Inspired by this photograph by Mimi Mollica, my short story ‘Citrine’ is published by ‘A Thousand Word Photos’ which pairs writers and photographs to create distinctive and individual stories, each exactly 1000 words long. The story is then read to stroke patients in London hospitals by actors, working with the charity InteractStroke.

I was given the choice of three photos, I had to choose one. But as soon as I saw Mimi’s photograph, Gita’s story flew into my head. She has such a tired, pensive, anxious look on her face that I knew her cycle journey is about more than going home after a long day at work. She is going towards an answer she has only just realised she’s been waiting all her life to ask. Who is her father?

Read the story in full at A Thousand Word Photos; and here’s more about photographer Mimi Mollica.

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True #adoption story… Jenna Cook #identity #adoptionreunion

In 2017, 20-year old Jenna Cook went to China to find her birth parents. Her expectations were low. But she was overwhelmed by what happened next. She met more than fifty families, all desperately seeking their lost babies, hoping that Jenna was the one.

Jenna Cook & adoptive mother Margaret Cook [photo: Chutian Metropolis Daily]

Her story starts on March 22, 1992. A baby was left at the busy bus station in Wuhan, China, which sees 12,000 travellers each day. She was picked up and taken to the Wuhan Children Welfare House nearby where she was cared for, named Xia Huasi [which means ‘China’s’] and assigned a random birth date chosen by the director of the home. There was no formal adoption process in China, where couples faced heavy fines for breaking the country’s one-child policy. It was also illegal to abandon children. Later that year, China passed a law enabling foreigners to adopt Chinese orphans. American Margaret Cook collected Xia Huasi, renamed her Jenna, and took her home to Massachusetts. Jenna was one of the first wave of adopted babies taken abroad; 80,000 to the USA and 40,000 to the Netherlands, Spain and the UK.

Jenna had a happy childhood, along with her sister [also adopted from China] they learned Mandarin and Margaret encouraged them to socialise with Chinese people. ‘Even just looking at your own belly button, you think to yourself: ‘Oh, I used to be attached to another human being. That’s the body I came from, but who is that? Does that person even really exist?’ It all seems so abstract. It sometimes just feels like you appeared on the planet.Most people are just born into the families they’re born into and they never think twice about it. Whereas for adopted people there is always this possibility of another life.’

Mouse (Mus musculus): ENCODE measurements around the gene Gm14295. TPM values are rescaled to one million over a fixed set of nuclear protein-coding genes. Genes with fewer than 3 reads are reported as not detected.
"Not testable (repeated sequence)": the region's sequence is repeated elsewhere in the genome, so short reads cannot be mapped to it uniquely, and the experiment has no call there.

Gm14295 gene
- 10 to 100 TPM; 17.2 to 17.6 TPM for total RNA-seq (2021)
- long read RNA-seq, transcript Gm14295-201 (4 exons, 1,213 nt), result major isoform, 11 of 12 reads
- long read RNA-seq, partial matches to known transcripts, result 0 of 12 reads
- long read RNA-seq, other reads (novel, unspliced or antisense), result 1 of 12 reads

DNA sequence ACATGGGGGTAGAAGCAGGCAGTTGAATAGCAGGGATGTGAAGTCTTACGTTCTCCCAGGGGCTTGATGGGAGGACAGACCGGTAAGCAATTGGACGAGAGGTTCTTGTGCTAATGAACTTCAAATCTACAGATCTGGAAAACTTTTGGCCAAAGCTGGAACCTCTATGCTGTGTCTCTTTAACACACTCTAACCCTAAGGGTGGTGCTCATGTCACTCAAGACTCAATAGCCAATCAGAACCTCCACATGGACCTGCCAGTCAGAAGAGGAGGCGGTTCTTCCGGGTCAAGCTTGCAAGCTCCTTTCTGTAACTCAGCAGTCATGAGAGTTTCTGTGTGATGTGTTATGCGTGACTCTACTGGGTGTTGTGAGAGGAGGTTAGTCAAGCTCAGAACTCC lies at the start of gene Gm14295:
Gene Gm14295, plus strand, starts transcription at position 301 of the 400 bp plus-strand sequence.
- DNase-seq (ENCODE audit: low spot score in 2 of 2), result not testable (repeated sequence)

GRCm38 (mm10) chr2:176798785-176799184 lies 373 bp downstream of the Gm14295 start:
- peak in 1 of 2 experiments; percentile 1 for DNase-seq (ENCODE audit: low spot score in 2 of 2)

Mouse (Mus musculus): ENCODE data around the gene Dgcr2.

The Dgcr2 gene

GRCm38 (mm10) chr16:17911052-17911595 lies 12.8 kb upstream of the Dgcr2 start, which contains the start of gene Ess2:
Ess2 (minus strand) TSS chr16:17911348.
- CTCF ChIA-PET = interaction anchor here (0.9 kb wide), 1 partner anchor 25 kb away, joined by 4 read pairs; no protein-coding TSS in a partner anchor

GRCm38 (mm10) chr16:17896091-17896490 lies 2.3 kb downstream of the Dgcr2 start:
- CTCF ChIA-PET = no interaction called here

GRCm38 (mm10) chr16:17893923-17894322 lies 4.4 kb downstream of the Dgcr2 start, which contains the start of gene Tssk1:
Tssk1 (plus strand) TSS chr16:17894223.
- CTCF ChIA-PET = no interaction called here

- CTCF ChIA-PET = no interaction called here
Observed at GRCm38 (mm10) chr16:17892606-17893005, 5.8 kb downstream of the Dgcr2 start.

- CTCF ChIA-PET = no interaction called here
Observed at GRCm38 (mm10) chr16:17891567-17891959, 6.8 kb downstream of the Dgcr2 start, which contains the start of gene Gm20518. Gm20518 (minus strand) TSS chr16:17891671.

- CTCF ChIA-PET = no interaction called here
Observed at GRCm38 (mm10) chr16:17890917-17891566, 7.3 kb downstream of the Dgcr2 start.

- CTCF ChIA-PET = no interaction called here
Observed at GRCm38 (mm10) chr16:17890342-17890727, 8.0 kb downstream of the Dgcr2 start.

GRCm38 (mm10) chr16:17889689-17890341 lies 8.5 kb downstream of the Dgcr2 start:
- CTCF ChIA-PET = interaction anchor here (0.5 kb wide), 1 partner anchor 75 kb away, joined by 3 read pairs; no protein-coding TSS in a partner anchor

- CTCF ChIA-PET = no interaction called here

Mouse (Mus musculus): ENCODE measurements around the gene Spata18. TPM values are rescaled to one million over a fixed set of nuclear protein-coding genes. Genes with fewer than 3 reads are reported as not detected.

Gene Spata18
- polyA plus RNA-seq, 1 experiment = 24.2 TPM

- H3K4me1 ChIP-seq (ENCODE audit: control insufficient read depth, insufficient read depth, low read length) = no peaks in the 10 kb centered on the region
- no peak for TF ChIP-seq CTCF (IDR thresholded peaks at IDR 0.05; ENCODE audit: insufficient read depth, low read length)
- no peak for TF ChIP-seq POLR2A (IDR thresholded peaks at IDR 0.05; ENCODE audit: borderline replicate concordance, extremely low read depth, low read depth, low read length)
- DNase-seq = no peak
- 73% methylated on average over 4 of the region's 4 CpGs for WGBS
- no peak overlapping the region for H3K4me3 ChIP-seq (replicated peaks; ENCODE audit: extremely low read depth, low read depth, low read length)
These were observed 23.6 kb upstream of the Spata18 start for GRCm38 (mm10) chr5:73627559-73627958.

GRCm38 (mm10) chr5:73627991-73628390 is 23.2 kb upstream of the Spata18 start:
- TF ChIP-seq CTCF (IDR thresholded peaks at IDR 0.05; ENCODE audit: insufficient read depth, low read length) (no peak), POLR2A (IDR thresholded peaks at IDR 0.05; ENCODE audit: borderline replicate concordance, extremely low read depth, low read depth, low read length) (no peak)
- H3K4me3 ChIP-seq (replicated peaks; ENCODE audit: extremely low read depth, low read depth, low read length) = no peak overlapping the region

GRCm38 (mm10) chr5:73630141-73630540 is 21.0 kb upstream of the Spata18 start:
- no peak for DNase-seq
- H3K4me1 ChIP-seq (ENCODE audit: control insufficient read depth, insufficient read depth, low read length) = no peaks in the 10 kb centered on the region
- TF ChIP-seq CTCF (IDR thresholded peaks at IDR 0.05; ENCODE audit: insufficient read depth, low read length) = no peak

After taking part in a television documentary, ‘Somewhere Between’, Jenna worked for the summer at the Chinese orphanage where she had been taken as a baby. Later, as a 20-year old student, she returned to China again with Margaret. This time to search. She handed out leaflets around Wuhan; people were interested in her story, and shared their own experiences.

Jenna’s leaflet [photo: Jenna Cook]

‘I was pretty amazed that people were even paying attention to me, because I felt like I’m just one story in a huge migration of children from China. I felt like I was just one raindrop in the puddle.’ When the local newspaper published a story about Jenna’s search in May 2012, her search went viral. From amongst hundreds of messages, Jenna drew up a shortlist of 50 birth families each of which had left a baby on the same street in Wuhan in March 1992.

Jenna decided to approach the interviews as an academic exercise rather than thinking ‘maybe this is the one’, which would be emotionally exhausting. The stories told by the birth families were touching. ‘They all remembered their babies forever – it was this experience that they really regret and that they would never forget.’Each family approached Jenna as if she were their daughter – are you happy, are you being cared for? DNA tests were done with 37 of the families. All were negative.

Since her search, Jenna has returned to China but is no longer actively searching.

Watch ‘Somewhere Between’ below.

If you like this true story, try:-
Helen Harrison
Alice Collins Plebuch 
Ramon Osorio Cristales